James Sire grew up on a ranch near tiny Butte, Nebraska, located on the outer edge of the Sandhills region—a unique hybrid of sand dunes and grasslands occupying nearly one quarter of the state's territory. There he encountered "signals of transcendence" in the region's natural wonders, and came to faith through the ordinary ministrations of his family and local church. From this humble background, Sire went on to pursue a doctorate in English and achieve global renown in the realm of apologetics—as a lecturer, author of such classics in worldview exploration as The Universe Next Door, and longtime editor at InterVarsity Press. Now retired, Sire has recently authored Rim of the Sandhills, an e-book memoir. Steve Wilkens, professor of philosophy and ethics at Azusa Pacific University, spoke with Sire about his childhood in Nebraska, his approach to apologetics, and the challenges that confront the Christian intellectual.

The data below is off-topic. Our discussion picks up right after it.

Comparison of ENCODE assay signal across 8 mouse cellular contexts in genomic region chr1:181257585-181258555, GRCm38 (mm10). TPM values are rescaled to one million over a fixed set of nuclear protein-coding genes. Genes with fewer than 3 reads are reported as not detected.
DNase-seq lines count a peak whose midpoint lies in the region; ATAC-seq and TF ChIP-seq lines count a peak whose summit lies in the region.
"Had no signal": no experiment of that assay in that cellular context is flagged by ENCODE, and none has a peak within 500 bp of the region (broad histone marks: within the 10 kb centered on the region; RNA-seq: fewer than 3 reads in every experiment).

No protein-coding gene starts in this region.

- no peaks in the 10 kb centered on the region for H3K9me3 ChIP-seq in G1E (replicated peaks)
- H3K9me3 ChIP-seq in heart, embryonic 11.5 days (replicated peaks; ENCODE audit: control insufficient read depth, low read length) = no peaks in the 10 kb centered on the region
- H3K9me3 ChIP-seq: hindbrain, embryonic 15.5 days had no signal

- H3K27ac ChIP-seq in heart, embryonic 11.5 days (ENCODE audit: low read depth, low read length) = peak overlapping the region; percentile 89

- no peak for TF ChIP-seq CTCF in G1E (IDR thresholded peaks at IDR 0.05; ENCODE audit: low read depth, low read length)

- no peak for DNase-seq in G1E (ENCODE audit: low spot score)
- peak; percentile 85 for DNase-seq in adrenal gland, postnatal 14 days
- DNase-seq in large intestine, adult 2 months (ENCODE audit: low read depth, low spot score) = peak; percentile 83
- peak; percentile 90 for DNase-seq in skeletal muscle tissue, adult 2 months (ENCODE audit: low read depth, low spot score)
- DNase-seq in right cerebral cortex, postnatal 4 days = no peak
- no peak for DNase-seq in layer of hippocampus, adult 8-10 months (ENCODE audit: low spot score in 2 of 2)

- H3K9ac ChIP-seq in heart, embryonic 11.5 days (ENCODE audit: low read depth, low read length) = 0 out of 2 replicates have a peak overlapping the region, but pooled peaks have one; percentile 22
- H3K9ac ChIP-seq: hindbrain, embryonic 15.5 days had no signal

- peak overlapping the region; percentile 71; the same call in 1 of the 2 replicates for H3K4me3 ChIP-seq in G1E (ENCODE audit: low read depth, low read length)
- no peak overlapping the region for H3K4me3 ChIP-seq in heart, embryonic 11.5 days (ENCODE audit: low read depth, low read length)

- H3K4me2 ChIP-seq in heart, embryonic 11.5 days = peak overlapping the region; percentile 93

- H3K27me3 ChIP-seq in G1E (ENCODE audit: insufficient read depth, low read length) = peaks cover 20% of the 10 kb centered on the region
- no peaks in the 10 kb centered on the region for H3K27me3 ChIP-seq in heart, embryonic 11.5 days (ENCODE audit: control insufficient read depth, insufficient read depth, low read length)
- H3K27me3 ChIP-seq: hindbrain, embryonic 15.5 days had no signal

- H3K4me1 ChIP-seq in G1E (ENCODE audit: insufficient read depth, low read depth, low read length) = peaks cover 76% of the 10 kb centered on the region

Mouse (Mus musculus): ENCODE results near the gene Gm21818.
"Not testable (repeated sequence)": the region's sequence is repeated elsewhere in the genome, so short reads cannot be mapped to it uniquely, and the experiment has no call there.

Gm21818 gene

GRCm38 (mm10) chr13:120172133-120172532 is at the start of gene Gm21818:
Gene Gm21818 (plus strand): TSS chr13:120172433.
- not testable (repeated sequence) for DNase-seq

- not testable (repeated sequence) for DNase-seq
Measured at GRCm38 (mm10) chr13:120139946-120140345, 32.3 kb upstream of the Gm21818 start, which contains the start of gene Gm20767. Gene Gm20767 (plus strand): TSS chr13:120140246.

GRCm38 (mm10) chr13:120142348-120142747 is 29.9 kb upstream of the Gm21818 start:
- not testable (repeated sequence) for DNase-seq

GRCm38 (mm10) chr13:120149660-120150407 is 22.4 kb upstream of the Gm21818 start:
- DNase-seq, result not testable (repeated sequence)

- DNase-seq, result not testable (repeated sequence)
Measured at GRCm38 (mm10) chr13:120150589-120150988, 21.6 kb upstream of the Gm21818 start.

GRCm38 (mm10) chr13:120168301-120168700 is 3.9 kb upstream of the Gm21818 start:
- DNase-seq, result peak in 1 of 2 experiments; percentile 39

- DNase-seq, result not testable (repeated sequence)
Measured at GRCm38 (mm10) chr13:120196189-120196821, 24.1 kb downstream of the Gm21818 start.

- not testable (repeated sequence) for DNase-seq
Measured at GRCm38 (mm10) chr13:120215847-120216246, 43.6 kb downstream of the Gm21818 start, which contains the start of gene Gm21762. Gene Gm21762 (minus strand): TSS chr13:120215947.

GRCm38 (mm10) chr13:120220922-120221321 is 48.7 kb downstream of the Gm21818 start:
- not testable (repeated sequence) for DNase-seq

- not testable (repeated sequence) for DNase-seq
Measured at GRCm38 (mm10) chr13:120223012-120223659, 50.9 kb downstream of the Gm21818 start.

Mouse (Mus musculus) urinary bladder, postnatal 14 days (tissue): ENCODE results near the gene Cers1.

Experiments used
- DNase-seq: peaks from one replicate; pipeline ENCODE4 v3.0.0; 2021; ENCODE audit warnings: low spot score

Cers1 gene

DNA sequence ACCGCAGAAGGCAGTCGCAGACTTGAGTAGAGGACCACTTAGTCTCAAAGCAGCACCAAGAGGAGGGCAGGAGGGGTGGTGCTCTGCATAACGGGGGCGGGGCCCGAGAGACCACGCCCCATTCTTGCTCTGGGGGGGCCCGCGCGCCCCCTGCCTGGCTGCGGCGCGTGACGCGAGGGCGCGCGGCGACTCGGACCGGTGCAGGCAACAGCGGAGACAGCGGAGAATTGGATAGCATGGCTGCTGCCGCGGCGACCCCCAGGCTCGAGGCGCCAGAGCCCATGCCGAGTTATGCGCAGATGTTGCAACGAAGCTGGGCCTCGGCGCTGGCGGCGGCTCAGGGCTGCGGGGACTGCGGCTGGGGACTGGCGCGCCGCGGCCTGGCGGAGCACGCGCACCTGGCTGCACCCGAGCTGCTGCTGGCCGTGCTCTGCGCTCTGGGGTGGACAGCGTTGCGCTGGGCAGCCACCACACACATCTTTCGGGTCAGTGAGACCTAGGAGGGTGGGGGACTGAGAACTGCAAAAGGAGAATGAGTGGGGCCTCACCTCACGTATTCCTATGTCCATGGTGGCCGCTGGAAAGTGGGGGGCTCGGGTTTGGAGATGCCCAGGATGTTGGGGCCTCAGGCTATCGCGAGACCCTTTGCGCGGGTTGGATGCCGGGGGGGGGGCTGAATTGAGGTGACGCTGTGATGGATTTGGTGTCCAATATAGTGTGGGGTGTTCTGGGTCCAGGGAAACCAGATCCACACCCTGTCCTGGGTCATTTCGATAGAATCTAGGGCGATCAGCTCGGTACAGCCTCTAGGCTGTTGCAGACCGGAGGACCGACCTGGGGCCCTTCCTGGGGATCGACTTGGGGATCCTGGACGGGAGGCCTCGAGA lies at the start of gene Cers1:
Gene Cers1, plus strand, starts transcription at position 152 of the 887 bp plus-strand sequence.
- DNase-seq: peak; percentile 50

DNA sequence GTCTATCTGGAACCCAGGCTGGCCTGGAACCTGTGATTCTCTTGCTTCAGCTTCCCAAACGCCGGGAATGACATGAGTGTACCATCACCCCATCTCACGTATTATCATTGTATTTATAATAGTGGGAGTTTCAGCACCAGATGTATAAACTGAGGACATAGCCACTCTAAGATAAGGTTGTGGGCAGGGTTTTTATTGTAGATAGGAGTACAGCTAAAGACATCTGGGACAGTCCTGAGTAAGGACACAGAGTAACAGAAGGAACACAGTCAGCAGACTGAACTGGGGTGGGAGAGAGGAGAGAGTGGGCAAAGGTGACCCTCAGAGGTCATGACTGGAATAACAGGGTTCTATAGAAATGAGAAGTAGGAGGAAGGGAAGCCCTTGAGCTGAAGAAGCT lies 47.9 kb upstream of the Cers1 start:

The title of your memoir, Rim of the Sandhills, signals that your upbringing in Nebraska left a lasting mark on you. You have spent most of your adult life in urban areas and have traveled the globe extensively. Why do you look back to the sandhills as such a formative place?
One's childhood and upbringing have a great deal to do with where you are, who you are surrounded by, and the character of the community you are in. Nebraska, especially on the rim of the sandhills, is very much a western community. It has all those values of independence, individualism, and hard work. All of those have been on the edges of my own character development. My Christian faith came out of early contact there, not because I saw Jesus coming over the hill, but because I saw what I thought ...1